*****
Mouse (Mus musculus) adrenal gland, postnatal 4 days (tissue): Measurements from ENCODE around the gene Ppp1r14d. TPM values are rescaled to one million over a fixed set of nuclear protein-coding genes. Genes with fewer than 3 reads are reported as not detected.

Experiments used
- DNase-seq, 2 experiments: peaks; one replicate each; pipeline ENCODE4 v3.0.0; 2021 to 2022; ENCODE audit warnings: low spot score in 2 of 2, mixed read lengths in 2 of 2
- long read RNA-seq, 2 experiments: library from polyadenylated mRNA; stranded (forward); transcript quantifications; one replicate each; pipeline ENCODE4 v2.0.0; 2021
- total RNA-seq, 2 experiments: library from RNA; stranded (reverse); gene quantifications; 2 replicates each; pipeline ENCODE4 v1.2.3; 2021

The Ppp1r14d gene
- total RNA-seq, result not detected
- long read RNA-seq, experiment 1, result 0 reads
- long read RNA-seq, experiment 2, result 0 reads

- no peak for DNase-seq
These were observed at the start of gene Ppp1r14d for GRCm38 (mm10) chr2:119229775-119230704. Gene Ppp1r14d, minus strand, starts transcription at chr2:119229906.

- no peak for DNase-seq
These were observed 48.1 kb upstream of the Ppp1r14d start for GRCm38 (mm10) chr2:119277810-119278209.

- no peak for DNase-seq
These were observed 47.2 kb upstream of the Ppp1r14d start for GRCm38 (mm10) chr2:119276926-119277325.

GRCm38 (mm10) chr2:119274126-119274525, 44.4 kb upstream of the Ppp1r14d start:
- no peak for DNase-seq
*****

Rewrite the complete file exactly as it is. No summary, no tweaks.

Mouse (Mus musculus) adrenal gland, postnatal 4 days (tissue): Measurements from ENCODE around the gene Ppp1r14d. TPM values are rescaled to one million over a fixed set of nuclear protein-coding genes. Genes with fewer than 3 reads are reported as not detected.

Experiments used
- DNase-seq, 2 experiments: peaks; one replicate each; pipeline ENCODE4 v3.0.0; 2021 to 2022; ENCODE audit warnings: low spot score in 2 of 2, mixed read lengths in 2 of 2
- long read RNA-seq, 2 experiments: library from polyadenylated mRNA; stranded (forward); transcript quantifications; one replicate each; pipeline ENCODE4 v2.0.0; 2021
- total RNA-seq, 2 experiments: library from RNA; stranded (reverse); gene quantifications; 2 replicates each; pipeline ENCODE4 v1.2.3; 2021

The Ppp1r14d gene
- total RNA-seq, result not detected
- long read RNA-seq, experiment 1, result 0 reads
- long read RNA-seq, experiment 2, result 0 reads

- no peak for DNase-seq
These were observed at the start of gene Ppp1r14d for GRCm38 (mm10) chr2:119229775-119230704. Gene Ppp1r14d, minus strand, starts transcription at chr2:119229906.

- no peak for DNase-seq
These were observed 48.1 kb upstream of the Ppp1r14d start for GRCm38 (mm10) chr2:119277810-119278209.

- no peak for DNase-seq
These were observed 47.2 kb upstream of the Ppp1r14d start for GRCm38 (mm10) chr2:119276926-119277325.

GRCm38 (mm10) chr2:119274126-119274525, 44.4 kb upstream of the Ppp1r14d start:
- no peak for DNase-seq